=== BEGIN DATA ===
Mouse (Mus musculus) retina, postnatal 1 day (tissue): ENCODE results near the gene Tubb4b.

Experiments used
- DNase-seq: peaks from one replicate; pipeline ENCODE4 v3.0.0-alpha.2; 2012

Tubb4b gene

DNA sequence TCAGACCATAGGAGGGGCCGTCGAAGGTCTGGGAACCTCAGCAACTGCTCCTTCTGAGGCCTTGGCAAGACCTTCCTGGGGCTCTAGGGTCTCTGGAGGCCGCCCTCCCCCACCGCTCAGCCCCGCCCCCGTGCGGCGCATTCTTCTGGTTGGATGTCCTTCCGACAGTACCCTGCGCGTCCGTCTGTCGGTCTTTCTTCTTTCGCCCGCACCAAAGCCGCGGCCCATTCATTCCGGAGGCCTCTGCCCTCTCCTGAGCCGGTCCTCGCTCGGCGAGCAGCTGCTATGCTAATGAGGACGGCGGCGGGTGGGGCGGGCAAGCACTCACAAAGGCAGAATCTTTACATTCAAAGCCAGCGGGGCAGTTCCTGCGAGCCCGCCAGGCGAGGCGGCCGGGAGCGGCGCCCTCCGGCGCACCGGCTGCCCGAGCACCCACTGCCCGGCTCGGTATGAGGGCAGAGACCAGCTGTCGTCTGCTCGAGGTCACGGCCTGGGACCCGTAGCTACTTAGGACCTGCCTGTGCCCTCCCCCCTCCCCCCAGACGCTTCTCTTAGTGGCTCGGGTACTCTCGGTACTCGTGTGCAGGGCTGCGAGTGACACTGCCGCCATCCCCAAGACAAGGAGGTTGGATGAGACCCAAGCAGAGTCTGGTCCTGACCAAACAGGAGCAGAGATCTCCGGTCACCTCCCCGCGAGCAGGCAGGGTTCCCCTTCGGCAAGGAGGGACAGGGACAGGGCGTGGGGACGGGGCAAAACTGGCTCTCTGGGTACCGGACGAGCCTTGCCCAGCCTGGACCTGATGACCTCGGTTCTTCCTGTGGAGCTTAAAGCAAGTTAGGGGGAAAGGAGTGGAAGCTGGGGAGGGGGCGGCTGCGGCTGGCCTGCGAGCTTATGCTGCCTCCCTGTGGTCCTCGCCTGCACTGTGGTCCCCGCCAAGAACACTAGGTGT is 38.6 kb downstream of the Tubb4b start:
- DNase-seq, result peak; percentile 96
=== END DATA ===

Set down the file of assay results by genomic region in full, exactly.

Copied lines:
Mouse (Mus musculus) retina, postnatal 1 day (tissue): ENCODE results near the gene Tubb4b.

Experiments used
- DNase-seq: peaks from one replicate; pipeline ENCODE4 v3.0.0-alpha.2; 2012

Tubb4b gene

DNA sequence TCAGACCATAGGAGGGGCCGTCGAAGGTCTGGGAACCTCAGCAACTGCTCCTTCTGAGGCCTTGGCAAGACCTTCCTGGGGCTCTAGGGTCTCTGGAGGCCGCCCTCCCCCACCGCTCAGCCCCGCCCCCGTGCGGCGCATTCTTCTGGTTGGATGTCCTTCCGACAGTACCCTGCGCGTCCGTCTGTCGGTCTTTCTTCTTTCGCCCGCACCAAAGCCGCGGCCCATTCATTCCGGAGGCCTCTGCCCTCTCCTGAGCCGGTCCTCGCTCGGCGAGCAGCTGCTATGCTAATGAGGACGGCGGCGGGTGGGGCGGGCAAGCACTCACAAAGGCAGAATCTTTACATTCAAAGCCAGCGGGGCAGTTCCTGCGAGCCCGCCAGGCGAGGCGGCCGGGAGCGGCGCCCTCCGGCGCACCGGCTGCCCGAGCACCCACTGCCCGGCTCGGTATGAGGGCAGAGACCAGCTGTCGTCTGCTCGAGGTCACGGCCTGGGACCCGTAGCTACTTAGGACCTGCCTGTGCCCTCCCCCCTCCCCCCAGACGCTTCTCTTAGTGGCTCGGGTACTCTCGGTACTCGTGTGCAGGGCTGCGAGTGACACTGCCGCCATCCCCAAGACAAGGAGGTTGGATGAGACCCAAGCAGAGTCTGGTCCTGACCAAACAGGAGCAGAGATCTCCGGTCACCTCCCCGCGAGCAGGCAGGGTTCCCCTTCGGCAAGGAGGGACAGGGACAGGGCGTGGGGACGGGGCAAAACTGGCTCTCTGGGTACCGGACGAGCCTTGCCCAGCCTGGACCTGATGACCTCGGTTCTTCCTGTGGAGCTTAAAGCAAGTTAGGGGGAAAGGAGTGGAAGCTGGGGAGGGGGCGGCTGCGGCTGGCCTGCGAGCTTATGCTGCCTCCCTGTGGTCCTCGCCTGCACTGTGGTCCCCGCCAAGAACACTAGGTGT is 38.6 kb downstream of the Tubb4b start:
- DNase-seq, result peak; percentile 96